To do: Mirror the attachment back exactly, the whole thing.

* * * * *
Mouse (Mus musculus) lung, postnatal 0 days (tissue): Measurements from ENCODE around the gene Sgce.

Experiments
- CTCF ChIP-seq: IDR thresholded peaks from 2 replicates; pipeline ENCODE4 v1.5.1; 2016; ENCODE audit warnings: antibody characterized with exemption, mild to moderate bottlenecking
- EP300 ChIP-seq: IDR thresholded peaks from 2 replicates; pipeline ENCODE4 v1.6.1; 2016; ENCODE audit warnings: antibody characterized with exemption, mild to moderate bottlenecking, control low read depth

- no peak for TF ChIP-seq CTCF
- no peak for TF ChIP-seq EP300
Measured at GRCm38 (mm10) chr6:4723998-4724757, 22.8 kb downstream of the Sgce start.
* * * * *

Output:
Mouse (Mus musculus) lung, postnatal 0 days (tissue): Measurements from ENCODE around the gene Sgce.

Experiments
- CTCF ChIP-seq: IDR thresholded peaks from 2 replicates; pipeline ENCODE4 v1.5.1; 2016; ENCODE audit warnings: antibody characterized with exemption, mild to moderate bottlenecking
- EP300 ChIP-seq: IDR thresholded peaks from 2 replicates; pipeline ENCODE4 v1.6.1; 2016; ENCODE audit warnings: antibody characterized with exemption, mild to moderate bottlenecking, control low read depth

- no peak for TF ChIP-seq CTCF
- no peak for TF ChIP-seq EP300
Measured at GRCm38 (mm10) chr6:4723998-4724757, 22.8 kb downstream of the Sgce start.